The Students of Caribbean Ancestry (SOCA) and SLAM held a spring showcase in Shriver Hall on April 7. In addition to performances from both groups, the event also featured other Hopkins dance groups including Temps d’Afrique (TDA), Korean Pop Motion (KPM) and JOSH.
The first set was performed by SLAM, a dance group that primarily focuses on hip-hop. Their performance was themed around Alice in Wonderland as dancers wore costumes of several famous characters, including Alice, the Mad Hatter, the Red Queen and the White Queen.
The set was divided into different sections, each featuring a character from Alice in Wonderland and a coordinated group of dancers. The energy of the music and choreography in each section perfectly matched the featured character, and this theming gave an extra layer of storytelling to the set that I loved.
The dancing itself was flawless, with every individual dancer moving so fluidly and with such synchrony that I was mesmerized from beginning to end. Groups of dancers would frequently be moving across the stage, coming in and out, creating a lot of visual interest and dynamism.
The next set was performed by TDA, the only African dance team at Hopkins. They are always a joy to watch, and this performance was no different. This was a shorter set, and the incredible synchrony, smoothness and intricate choreography left me wanting more.
After TDA’s performance, there was an unforeseen intermission. KPM, the K-pop cover dance group at Hopkins, was meant to perform next, but there seemed to be some delays in getting them on stage. During the delay, the host was left with the difficult position of keeping the audience entertained, but she did a great job of chatting with the audience and asking about their favorite K-pop groups to fill time.
Eventually, it was decided to skip KPM’s performance for the time being and move forward to the next set by JOSH, the female and non-binary Bollywood fusion dance team at Hopkins. Their set was themed around Ocean’s 8, a movie where a group of women pulls off a jewelry heist at the Met Gala. The dancers were all wearing sparkling outfits reminiscent of stolen jewels, and the whole performance had a really fun, rebellious and carefree energy.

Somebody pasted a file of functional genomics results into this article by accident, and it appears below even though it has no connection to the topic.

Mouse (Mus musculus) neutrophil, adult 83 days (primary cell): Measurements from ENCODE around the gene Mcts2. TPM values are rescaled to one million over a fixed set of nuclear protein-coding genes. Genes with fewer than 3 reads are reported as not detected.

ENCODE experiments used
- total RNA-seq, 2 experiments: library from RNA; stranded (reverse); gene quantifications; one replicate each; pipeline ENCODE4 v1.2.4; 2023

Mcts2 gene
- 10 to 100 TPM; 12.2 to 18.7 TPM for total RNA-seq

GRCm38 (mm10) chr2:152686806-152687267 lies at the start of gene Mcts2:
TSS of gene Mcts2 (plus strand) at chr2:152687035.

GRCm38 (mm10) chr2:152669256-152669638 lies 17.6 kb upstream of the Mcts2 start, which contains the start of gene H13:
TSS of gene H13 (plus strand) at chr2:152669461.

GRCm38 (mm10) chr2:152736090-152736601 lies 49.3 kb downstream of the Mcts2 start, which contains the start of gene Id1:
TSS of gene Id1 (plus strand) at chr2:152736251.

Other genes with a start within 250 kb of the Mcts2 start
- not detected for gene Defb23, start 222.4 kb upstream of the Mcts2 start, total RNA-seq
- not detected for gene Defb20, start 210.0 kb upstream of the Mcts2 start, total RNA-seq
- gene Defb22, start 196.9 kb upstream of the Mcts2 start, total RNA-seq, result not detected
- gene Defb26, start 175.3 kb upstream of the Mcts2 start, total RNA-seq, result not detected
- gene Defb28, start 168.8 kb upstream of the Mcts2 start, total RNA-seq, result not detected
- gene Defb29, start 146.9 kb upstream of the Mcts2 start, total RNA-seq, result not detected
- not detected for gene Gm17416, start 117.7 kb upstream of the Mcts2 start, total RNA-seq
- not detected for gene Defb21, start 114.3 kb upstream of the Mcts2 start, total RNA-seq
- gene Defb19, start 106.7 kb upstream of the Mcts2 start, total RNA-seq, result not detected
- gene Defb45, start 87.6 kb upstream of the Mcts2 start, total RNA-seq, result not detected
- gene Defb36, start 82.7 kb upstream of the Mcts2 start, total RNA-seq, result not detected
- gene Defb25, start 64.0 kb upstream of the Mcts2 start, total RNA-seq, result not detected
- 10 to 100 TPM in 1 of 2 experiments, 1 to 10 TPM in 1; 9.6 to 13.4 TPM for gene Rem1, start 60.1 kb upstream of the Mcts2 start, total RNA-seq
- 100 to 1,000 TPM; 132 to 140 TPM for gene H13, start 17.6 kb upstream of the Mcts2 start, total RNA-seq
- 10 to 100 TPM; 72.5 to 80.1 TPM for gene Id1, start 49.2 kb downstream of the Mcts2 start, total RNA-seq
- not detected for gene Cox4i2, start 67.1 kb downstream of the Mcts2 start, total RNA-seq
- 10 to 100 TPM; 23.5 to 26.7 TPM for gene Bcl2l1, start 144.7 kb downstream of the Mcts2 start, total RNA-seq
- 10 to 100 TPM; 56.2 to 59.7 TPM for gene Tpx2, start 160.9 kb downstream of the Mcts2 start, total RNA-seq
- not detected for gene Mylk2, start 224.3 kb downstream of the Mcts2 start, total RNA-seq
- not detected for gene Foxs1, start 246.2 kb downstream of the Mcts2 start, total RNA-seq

The next performance was given by another headliner of the showcase, SOCA, a group that was newly started this year and focuses on Caribbean dance styles and music. When the lights came on and the music started, I was surprised and delighted to see that the dancers were not only on the stage but also dancing in the aisles of the auditorium.
The music and clothing for their first set were more traditional. The dancers wore long flowing red skirts that moved and flourished throughout the performance with dramatic effect. Many of the dancers had big smiles on their faces, and it was overall a festive and joyful first set. You’d never have guessed that this was the group’s first-ever showcase performance.
After an intermission, KPM came on stage for their performance. This was the smallest dance group of the night, with only a group of four girls dancing with an extra level of precision and complexity of choreography. This performance featured lots of tight, geometric arm movements and every member had a moment in the spotlight. I felt it was well worth the delay and the screaming audience seemed to agree.
Following KPM’s performance, members of SOCA gave a heartwarming sendoff to two of their graduating seniors before their second set and final performance of the night. This final set was a more modern take on Caribbean dance, and it felt like a party the whole way through. They danced upright and they danced on the ground, shaking every part of their bodies with ecstatic joy and confidence. It was a fantastic way to end the night.
Throughout the whole showcase, it was clear how hard the dancers had all worked to choreograph, rehearse and perform these sets. The hype was crazy, with the audience clapping and shouting for every group with all the enthusiasm they deserved. The night was full of joy, freedom and, above all, an endless passion for dance. New or established, every group dancing that night put on an outstanding show.